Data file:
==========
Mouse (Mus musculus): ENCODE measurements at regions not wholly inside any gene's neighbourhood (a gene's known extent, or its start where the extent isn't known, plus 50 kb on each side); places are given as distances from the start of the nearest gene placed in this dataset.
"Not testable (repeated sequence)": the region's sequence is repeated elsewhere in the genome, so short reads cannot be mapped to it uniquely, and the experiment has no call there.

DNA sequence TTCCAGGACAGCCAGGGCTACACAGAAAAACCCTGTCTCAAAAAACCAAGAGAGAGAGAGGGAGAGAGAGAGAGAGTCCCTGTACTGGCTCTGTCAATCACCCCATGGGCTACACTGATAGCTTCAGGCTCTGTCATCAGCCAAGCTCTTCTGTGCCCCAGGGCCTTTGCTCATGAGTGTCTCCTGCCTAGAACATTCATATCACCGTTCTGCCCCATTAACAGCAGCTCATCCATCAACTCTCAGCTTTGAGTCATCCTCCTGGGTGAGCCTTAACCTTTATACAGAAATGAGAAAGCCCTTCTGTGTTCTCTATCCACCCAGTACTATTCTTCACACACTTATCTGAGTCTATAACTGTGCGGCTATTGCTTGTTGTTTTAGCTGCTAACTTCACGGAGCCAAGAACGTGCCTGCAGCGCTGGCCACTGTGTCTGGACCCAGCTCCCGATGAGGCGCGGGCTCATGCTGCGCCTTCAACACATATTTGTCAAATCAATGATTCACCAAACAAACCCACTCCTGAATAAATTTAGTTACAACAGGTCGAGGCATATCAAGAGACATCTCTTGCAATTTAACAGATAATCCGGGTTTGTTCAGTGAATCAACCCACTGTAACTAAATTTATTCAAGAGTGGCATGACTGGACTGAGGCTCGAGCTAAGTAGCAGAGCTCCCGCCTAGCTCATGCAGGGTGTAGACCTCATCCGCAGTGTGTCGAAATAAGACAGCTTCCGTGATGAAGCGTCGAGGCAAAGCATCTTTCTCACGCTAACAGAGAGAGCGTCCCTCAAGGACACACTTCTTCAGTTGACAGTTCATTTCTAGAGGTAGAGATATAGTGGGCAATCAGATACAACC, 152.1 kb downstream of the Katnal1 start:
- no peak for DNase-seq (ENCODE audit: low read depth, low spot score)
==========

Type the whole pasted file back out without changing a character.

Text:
Mouse (Mus musculus): ENCODE measurements at regions not wholly inside any gene's neighbourhood (a gene's known extent, or its start where the extent isn't known, plus 50 kb on each side); places are given as distances from the start of the nearest gene placed in this dataset.
"Not testable (repeated sequence)": the region's sequence is repeated elsewhere in the genome, so short reads cannot be mapped to it uniquely, and the experiment has no call there.

DNA sequence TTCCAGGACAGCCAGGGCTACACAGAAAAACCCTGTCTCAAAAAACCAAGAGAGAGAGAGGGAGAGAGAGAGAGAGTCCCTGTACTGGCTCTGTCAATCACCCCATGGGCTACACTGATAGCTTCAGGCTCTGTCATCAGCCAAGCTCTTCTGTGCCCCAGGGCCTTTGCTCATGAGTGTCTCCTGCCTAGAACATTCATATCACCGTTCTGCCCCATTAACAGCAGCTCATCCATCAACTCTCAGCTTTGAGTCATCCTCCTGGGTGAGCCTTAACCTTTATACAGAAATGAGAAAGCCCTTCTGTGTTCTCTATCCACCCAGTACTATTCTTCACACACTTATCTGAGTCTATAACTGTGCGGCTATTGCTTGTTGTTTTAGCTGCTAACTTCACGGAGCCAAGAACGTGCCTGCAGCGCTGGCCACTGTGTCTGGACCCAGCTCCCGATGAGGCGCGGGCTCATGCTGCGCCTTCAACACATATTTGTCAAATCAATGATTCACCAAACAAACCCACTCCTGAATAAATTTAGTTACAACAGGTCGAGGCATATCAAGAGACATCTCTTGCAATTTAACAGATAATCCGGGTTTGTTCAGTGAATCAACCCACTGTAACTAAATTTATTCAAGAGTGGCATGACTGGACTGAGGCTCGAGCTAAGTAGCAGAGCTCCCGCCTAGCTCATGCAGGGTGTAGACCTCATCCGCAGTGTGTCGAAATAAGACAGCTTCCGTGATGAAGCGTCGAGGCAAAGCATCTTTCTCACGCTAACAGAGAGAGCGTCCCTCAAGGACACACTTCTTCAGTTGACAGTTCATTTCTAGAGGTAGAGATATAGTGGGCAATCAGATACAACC, 152.1 kb downstream of the Katnal1 start:
- no peak for DNase-seq (ENCODE audit: low read depth, low spot score)